16. When you go to a JA potluck, bring the food in a Pyrex or reusable container, rather than an aluminum tray or something that will just get tossed after you eat.

17. Host a potluck Oshogatsu on New Year’s. Make-your-own-sushi handrolls.

18. Use furoshiki to wrap holiday gifts and potluck dishes. Give them out as gifts and teach younger people how to use them.

19. When you have JA potluck leftovers in the fridge, heat them up and eat them! Don’t let them rot in your fridge.

20. Use washable fabric tablecloths for parties instead of one-time-use thin plastic tablecloths.

21. Install a filter for tap water in the kitchen and put your drinks in reusable stainless steel, glass or BPA-free water bottles.

22. Refuse plastic straws with your restaurant drinks and boba teas. Or, bring your own glass or stainless steel reusable straws.

23. Turn off water when brushing teeth.

25. Take shorter showers… better yet, take a bath (ofuro style) and save the bathwater for the younger siblings (hahaha).

26. Look into solar panels, tankless water heaters and grey water systems for your home or business.

27. Have any old Japanese print fabrics? Cut them up to make cloth napkins, dish towels or quilts.

28. Channel Obaasan by crocheting blankets, potholders, dish towels and toilet paper holders.

29. Buy homemade dishcloths and scrubbers from JA craft fairs and stop buying paper towels.

30. Learn how to make a crocheted water bottle holder out of a grocery store plastic bag from Mrs. Matsuda or another Nisei lady in your hood.

31. Pick up one of those crocheted water bottle holders at your Obon or community center white elephant sale.

32. Be like Grandpa and Grandma; try to repair items before you buy a new one.

33. Instead of doping up on costly medications, make some okayu next time you’re sick.

34. Give your kids used wooden hashi and use them to make creative arts and crafts.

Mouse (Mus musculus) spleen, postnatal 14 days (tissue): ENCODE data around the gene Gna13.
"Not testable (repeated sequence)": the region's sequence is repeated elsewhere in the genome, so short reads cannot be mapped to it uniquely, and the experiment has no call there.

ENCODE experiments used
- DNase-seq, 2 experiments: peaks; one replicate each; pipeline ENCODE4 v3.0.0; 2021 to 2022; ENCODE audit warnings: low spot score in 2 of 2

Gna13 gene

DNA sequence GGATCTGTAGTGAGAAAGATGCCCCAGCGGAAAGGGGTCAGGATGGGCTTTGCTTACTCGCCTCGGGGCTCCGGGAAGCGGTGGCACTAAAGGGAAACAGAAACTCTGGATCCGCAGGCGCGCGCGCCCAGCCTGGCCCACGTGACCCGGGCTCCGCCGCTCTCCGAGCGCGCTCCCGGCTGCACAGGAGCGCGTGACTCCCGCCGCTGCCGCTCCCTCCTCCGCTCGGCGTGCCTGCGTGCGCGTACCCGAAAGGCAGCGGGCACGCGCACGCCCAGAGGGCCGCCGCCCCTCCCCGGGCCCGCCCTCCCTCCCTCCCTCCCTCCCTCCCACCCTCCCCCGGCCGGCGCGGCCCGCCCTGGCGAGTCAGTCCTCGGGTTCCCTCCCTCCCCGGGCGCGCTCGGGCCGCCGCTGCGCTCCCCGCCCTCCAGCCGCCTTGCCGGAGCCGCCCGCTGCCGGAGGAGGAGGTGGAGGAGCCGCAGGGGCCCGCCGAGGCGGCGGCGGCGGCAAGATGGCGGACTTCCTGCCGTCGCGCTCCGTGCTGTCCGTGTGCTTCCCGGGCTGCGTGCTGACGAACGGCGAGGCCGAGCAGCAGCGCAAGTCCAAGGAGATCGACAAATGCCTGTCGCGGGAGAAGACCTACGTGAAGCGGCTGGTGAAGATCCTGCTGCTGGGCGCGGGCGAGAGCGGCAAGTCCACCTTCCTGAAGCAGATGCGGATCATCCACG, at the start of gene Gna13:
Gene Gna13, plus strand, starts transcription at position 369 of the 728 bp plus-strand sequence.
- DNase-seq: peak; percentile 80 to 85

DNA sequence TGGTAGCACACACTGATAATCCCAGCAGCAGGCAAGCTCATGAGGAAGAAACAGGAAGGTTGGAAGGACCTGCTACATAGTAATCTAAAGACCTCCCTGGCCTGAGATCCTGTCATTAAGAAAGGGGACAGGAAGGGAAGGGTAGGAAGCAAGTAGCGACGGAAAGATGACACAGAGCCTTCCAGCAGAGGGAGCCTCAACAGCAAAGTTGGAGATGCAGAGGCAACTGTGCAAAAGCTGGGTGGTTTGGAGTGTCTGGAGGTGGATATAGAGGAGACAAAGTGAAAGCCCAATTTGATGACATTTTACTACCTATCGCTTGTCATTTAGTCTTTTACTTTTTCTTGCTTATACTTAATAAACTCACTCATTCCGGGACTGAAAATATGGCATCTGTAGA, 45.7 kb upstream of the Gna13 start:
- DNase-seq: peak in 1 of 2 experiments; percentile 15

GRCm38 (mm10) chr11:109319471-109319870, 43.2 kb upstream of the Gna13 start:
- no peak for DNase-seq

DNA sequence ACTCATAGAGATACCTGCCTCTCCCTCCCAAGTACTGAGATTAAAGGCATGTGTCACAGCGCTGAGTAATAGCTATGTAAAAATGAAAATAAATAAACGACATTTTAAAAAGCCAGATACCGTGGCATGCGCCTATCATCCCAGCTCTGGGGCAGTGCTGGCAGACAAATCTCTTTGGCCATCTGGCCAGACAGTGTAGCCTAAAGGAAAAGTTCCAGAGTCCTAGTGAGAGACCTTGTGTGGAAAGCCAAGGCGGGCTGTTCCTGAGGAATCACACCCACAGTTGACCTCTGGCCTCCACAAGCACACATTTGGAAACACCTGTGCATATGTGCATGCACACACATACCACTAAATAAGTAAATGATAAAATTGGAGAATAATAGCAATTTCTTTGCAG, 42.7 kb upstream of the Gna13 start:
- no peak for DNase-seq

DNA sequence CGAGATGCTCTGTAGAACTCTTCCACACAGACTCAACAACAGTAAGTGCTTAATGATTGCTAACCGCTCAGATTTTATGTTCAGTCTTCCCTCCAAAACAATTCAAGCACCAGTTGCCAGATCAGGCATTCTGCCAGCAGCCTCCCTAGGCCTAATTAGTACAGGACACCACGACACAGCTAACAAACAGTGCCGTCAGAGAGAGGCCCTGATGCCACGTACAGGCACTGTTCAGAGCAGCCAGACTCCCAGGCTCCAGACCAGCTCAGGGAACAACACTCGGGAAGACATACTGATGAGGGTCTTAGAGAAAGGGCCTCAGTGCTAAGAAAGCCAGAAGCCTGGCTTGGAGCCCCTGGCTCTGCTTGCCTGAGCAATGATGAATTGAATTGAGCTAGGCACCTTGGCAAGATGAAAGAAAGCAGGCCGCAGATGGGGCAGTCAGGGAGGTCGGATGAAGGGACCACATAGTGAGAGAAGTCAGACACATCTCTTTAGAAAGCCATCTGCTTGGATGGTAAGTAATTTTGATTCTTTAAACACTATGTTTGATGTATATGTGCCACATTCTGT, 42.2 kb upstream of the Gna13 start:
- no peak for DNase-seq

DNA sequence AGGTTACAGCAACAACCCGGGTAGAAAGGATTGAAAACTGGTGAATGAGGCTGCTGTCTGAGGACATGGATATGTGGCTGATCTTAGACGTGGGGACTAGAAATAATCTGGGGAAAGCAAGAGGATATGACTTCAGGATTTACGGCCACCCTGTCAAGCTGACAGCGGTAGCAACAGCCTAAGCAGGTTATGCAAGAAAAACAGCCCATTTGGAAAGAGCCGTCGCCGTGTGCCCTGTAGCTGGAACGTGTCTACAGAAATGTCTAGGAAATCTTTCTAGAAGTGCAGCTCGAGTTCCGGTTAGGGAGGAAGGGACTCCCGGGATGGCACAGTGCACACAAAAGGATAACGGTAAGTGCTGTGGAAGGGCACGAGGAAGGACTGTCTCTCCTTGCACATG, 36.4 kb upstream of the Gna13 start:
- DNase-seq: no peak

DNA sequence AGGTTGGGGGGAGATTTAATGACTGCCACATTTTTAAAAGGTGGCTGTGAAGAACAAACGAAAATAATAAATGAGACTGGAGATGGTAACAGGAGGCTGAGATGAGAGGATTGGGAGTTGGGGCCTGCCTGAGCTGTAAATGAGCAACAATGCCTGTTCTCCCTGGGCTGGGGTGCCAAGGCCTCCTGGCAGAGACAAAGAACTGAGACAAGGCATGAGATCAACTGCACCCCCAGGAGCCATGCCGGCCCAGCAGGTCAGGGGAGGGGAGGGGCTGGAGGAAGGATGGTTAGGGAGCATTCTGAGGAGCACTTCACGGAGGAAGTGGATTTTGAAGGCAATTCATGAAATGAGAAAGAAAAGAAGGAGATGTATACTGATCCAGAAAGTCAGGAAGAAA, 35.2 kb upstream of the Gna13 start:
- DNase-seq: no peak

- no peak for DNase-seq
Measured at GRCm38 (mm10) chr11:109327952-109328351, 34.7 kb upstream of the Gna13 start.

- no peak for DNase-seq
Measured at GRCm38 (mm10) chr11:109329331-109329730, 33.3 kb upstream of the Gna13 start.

35. Styrofoam meat trays, plastic containers, boxes can be used to make kids’ crafts or hold craft supplies.

36. Instead of buying cheap plastic toys, go wild at the Sansei craft fairs.

37. Go to your local Japanese restaurant, and ask them to supply reusable chopsticks or at least switch to bamboo instead of those cheap wood waribashi.

38. Remember that if you don’t buy it, you don’t have to recycle or reuse it. Stay away from big-box stores and chain stores with heavy packaging.

39. Buy clothes from your local thrift shop or buy long-lasting, high-quality clothing; donate them when you are done with them.

40. Make rags, quilts, no-sew T-shirt bags or zabuton seat cushions out of your old “I’m with Baka,” Nisei Week and Tofu Festival T-shirts. Really, you still have them?

41. Plant a kaki, lemon or Satsuma tree, and you will always have omiyage gifts on hand and healthy fruits to eat.

42. Grow your own vegetable garden to save money on produce like Grandma used to do.

43. Save the seeds from your fruits and veggies and use them again next year.

44. Save fruit and vegetable containers and baskets and share what comes out of your garden.

45. Eat less meat and more locally grown vegetables from your farmers’ market or CSA.

46. Dry your clothes outdoors on a clothesline like Grandma used to do and use the sun’s energy.

47. Use rain barrels to collect rain water and water your garden.

48. Transform your water intensive Japanese g